Thoughts on why we lose staff

Drs. Joel C. Small and Edwin McDonald write about how to keep your motivated and skilled team happy during times of staff shortages.

Drs. Joel C. Small and Edwin McDonald discuss the rewards of appreciating your team

We are currently experiencing an unprecedented shortage of clinical and administrative staff for healthcare practices. Without question, the loss of qualified staff has had a financial impact on doctors and their teams. Many studies have validated the negative financial impact of staff turnover for dental practices. We have personally seen studies indicating that the loss of a valuable staff person can create actual losses of production in the tens of thousands of dollars.

Many of our client doctors have expressed dismay and negative emotions over losing valuable staff. These are the recurring refrains that we are hearing from many clients.

  • “Why did my staff leave for an opportunity that paid a few dollars more?”
  • “What could I have done differently to maintain my staff?”
  • “I thought I treated my staff well, and they left anyway.”

The loss of staff is becoming a personal and highly emotional issue for doctors as they search for answers.

Little has been written regarding the negative emotional impact that staff shortages have created for doctors and their teams; and although this topic has received little attention, it has serious implications. Many clinicians and their teams are currently having to compensate for staff shortages by working longer hours and enduring more stress as they struggle to maintain production with fewer staff. Consequently, we are hearing increased reports of staff and doctor burnout as the hours and workload increase with no end in sight.

The easiest and most psychologically safe justification for staff loss is to assume that staff leaves for higher pay. We can rationalize a staff exodus by claiming that employees today have no loyalty and are financially driven. They will simply offer their services to the highest bidder. Our experience, however, would indicate that this is a false narrative.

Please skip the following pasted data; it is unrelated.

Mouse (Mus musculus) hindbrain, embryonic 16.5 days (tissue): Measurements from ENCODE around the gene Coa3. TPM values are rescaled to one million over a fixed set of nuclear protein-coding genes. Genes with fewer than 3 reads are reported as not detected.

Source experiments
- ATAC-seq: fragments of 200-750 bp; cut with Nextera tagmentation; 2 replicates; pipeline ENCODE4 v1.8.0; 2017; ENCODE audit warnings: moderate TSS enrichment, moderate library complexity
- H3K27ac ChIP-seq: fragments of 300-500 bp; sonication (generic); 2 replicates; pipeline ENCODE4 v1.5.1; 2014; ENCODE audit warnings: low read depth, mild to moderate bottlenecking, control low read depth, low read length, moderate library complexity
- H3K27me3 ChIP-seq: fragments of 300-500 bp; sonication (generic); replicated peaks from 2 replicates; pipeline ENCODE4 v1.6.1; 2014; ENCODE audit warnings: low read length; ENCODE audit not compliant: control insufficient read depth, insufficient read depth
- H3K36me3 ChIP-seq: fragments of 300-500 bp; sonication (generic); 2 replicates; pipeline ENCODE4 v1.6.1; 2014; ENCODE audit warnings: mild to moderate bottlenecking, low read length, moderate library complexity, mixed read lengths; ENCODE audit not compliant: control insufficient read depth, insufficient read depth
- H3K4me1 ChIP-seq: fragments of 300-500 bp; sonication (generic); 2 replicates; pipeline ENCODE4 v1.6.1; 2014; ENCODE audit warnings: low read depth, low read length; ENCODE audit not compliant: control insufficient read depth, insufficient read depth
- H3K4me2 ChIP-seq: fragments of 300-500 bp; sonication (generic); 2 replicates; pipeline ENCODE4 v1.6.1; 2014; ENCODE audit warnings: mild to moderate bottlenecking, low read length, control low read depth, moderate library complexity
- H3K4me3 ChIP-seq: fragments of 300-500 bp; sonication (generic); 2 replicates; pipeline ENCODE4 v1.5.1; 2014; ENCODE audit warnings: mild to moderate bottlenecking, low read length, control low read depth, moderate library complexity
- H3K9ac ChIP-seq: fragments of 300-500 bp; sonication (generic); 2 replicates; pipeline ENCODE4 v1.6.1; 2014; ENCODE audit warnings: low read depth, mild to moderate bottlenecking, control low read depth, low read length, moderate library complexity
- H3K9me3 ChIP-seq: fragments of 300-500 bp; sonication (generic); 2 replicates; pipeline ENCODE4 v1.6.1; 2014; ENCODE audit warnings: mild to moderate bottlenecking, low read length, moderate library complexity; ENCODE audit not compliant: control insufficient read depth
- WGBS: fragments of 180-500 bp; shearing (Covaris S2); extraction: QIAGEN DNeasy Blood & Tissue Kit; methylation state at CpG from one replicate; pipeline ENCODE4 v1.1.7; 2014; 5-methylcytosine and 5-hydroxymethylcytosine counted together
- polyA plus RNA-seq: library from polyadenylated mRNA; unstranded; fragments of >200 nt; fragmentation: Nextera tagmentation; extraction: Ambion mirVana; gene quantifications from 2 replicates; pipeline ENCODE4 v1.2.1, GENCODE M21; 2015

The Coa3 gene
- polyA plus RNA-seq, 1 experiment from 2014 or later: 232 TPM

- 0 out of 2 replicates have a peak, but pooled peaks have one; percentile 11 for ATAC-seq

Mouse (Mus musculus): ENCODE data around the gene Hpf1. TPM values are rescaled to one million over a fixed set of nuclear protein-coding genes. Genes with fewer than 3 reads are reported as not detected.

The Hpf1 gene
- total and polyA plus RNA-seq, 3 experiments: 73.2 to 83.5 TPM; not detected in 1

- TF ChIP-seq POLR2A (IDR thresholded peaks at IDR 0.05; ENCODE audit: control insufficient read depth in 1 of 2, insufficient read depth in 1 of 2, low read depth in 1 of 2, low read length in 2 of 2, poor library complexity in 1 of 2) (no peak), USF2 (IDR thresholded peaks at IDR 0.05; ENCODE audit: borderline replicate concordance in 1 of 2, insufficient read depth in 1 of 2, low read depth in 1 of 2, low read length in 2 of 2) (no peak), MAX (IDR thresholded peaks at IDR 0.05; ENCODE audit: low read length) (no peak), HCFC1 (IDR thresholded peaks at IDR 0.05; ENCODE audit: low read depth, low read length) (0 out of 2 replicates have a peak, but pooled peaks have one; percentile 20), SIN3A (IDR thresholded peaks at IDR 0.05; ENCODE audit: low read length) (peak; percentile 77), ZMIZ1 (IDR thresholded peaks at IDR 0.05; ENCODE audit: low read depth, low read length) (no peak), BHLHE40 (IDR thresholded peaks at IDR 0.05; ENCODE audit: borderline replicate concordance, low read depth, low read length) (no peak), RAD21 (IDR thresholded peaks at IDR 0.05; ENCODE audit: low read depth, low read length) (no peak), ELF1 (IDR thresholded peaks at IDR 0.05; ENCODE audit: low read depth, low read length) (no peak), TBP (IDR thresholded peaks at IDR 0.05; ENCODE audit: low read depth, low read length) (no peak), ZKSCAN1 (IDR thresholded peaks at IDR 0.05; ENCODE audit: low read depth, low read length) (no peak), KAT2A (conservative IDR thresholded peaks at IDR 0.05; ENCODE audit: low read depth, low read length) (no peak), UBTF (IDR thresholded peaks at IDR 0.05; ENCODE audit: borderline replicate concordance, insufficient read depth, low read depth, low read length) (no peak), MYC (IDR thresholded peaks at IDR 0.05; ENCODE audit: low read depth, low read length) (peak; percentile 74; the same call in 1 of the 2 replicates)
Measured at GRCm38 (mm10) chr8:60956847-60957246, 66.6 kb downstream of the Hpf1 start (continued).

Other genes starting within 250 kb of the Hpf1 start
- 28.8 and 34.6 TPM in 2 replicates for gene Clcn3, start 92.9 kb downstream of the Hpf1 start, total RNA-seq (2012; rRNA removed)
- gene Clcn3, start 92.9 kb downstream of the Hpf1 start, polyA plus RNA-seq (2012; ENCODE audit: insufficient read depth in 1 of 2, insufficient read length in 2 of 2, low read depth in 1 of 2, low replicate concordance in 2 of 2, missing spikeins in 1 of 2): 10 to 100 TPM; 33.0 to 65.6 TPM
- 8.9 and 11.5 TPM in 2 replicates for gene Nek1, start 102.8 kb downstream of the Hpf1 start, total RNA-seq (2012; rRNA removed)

What we are observing is that staff who feel listened to and are encouraged by their doctor to offer unfiltered feedback regarding their working environment with no fear of repercussions are less likely to leave their current job for one that offers a few dollars more in compensation. Simply put, if a person feels powerless and unable to offer input regarding negative aspects of their work environment, he/she will be more likely to leave regardless of their level of compensation.

The loss of highly motivated and skilled staff can have a devastating effect on a practice’s culture, especially if those departing are seen as team leaders, and those who remain are there just to collect their paycheck and have no interest in a transformational culture or being part of a peak-performing team.

Working in our offices is our staff’s choice. How we communicate with our staff during times of increased workload and stress is our choice and will likely determine whether our staff chooses to stay or seek employment elsewhere.

During periods of staff shortage, we must be sensitive to the increased demand and stress our staff is experiencing. In order to avoid any further crippling loss of staff, we at Line of Sight Coaching are suggesting that doctors spend more time checking in with their teams by listening more and providing much needed support during these stressful times. Just the simple fact that we show appreciation and concern for their well-being sends a powerful and positive message to our staff.

Another worthwhile suggestion is to schedule more frequent staff meetings during periods of stress to allow the staff to collaborate about ways to reduce stress and lighten the workload in the office. We are often surprised at how resourceful and creative our teams can be when given the opportunity to solve problems, and as a general rule, staff is more motivated to implement solution-oriented plans when they have had input into the solution.

In times of staff shortages, endodontists may want to reconsider the core values and guiding principles of the practice. Read “What do we value? A critical question and a values exercise,” at

Drs. Joel C. Small and Edwin (Mac) McDonald have a total of over 75 years of dental practice experience. Both doctors are trained and certified Executive Leadership Coaches. They have joined forces to create Line of Sight Coaching, a business dedicated to helping their fellow dentists discover a better and more enjoyable way to create and lead a highly productive clinical dental practice. Through their work, clients experience a better work/life balance, find more joy in their work, and develop a strong practice culture and brand that positively impact their bottom line. To receive their free ebook, 7 Surprising Steps to Grow Your Practice Through Leadership, go to


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